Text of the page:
Indeed, they can!

Indeed, they can!

A group of artists and students recreated famous Hong Kong landmarks - using drinks cans

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Artists and students pose with their creations; stacked-can replicas of Tsing Ma Bridge and a sampan. Other exhibits feature a double-decker tram and Tsim Sha Tsui's Clock Tower (below)
Artists and students pose with their creations; stacked-can replicas of Tsing Ma Bridge and a sampan. Other exhibits feature a double-decker tram and Tsim Sha Tsui's Clock Tower (below)
Photos: Edmond So/SCMP
Over the years Hong Kong has produced some memorable tourism icons. First there were the sampans. Although they now mostly ply waters only in Aberdeen, they are quaint reminders of this great city's humble origins as a fishing village.

Then came the century-old trams. Slithering through streets with dazzling neon lights, the double-deckers marked Hong Kong's status as a metropolitan city.

In 1997 came Tsing Ma Bridge, the world's 8th longest suspension bridge.

Seven artists, together with 17 secondary students, decided to retell Hong Kong's transformation into a world-class financial and cultural hub in an original way: by stacking up cans at the Sky100 Hong Kong Observation Deck.

Appropriately enough, the exhibition, which pays homage to the city's "can-do" spirit, is called Yes We Can!

They used more than 20,000 everyday titanium cans to recreate five local landmarks: Mong Kok's neon light-lit street, a sampan, a tram, Tsim Sha Tsui's Clock Tower and the Tsing Ma Bridge.

"When we looked to the west side of Hong Kong, we saw this landmark," says artist Pow Cheuk-mei, who led a team of four to recreate Tsing Ma Bridge with 4,000 cans.

To spice up the design, she added two Chinese White Dolphins on the side and some vehicles on the bridge. "The dolphins are Hong Kong's mascots, and all these additional displays will make the bridge more lively," she says.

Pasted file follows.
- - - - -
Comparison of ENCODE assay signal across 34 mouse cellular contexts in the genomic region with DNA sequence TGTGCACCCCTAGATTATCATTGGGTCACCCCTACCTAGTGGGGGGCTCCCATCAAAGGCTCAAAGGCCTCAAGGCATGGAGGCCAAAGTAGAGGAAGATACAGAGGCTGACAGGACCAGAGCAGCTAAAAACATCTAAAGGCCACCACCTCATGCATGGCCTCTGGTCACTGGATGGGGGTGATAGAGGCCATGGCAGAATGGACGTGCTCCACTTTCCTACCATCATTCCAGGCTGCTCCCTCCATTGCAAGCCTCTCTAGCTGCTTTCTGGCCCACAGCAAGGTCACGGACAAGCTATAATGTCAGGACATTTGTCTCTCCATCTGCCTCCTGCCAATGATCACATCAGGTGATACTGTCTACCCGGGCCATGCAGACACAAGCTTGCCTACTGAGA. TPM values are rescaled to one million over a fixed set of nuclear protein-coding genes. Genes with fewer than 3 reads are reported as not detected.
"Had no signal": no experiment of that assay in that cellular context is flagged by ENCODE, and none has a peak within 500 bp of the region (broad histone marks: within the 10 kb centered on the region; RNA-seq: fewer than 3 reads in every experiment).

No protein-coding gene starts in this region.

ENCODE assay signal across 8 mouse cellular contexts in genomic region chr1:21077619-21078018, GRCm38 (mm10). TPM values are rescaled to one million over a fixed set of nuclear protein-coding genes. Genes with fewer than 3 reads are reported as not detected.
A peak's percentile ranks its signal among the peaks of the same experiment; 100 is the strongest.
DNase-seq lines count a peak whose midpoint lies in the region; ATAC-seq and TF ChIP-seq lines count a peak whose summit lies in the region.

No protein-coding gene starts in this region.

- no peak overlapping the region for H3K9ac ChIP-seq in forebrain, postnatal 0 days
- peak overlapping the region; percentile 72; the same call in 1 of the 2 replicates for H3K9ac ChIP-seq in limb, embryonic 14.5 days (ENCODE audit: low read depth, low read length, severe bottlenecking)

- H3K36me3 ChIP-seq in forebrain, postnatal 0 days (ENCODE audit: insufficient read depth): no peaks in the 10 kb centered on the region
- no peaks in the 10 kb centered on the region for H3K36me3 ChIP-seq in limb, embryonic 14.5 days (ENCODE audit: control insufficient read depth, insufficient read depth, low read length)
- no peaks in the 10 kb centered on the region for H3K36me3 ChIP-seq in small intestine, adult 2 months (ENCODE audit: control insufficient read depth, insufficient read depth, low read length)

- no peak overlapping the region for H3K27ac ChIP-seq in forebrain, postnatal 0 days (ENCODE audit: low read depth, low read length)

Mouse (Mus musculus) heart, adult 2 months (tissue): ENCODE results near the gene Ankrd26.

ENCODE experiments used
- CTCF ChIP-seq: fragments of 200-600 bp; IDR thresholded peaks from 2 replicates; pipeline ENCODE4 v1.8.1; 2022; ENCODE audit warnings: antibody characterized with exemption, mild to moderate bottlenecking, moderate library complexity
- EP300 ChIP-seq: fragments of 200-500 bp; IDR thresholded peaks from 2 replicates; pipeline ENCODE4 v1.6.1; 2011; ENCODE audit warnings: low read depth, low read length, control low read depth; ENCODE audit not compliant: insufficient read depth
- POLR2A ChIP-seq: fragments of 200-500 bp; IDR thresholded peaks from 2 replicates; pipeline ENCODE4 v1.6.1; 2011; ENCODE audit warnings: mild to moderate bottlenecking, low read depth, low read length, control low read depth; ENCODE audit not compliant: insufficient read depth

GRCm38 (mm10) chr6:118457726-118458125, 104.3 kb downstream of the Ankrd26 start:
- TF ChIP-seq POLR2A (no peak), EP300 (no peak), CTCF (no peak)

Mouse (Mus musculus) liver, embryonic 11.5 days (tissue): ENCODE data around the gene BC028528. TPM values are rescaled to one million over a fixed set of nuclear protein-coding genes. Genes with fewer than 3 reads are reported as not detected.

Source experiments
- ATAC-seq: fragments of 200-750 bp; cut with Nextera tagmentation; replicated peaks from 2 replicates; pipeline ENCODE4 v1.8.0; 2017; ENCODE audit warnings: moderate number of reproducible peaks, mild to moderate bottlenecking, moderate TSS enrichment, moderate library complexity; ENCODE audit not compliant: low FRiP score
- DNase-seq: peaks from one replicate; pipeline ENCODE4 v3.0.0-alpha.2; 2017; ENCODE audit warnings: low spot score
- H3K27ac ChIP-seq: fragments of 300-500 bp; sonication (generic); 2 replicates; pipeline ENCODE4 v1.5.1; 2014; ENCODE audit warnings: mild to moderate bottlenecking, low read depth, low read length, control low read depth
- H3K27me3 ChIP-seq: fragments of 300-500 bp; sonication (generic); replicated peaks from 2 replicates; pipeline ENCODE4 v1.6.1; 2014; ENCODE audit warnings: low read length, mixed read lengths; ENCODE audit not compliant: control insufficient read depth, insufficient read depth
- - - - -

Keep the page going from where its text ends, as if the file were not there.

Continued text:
Pow and her team had only one month to complete the bridge. First they had to build the base and pedestals from cans. Then, they used rubber bands to prop up the bridge as suspension cords.

"The schedule was tight, and constructing the can pattern was tough, say Tang Kit-ying and Michiko Nakao, the other two artists on the team.

The sampan is another eye-catcher. It was created by artist Ho Yuen-leung and the 17 secondary school students.

"We decided on a sampan because it is attractive and represents the city. We want to bring attention to these fading old city icons," says Ho.

Building a sampan out of cans is certainly not child's play. It was especially challenging to recreate the boat's curving bottom. "Because it can collapse easily, we had to be careful and collaborate well at all time," say Maggie Wong Mei-ki and Shirley Chan Wing-yan, who are both students at Hong Kong Taoist Association The Yuen Yuen Institute No 3 Secondary School.

They also faced the challenge of gluing the shiny smooth cans firmly together.

"Instead of simply putting glue between cans, we put it between the top circular rings of cans, and it has proven to be a success," Ho says.

Not everyone was happy with the exhibition, though. The Friends of Green environmental group wondered about the environmental effects of so many cans.

Yet the organisers assured green groups that no food had been wasted as the cans had been ordered especially for artistic purposes. They were made of titanium and are all recyclable.

Yes We CAN! is on display at Sky100 Hong Kong Observation Deck until September 2. For details, please click here.

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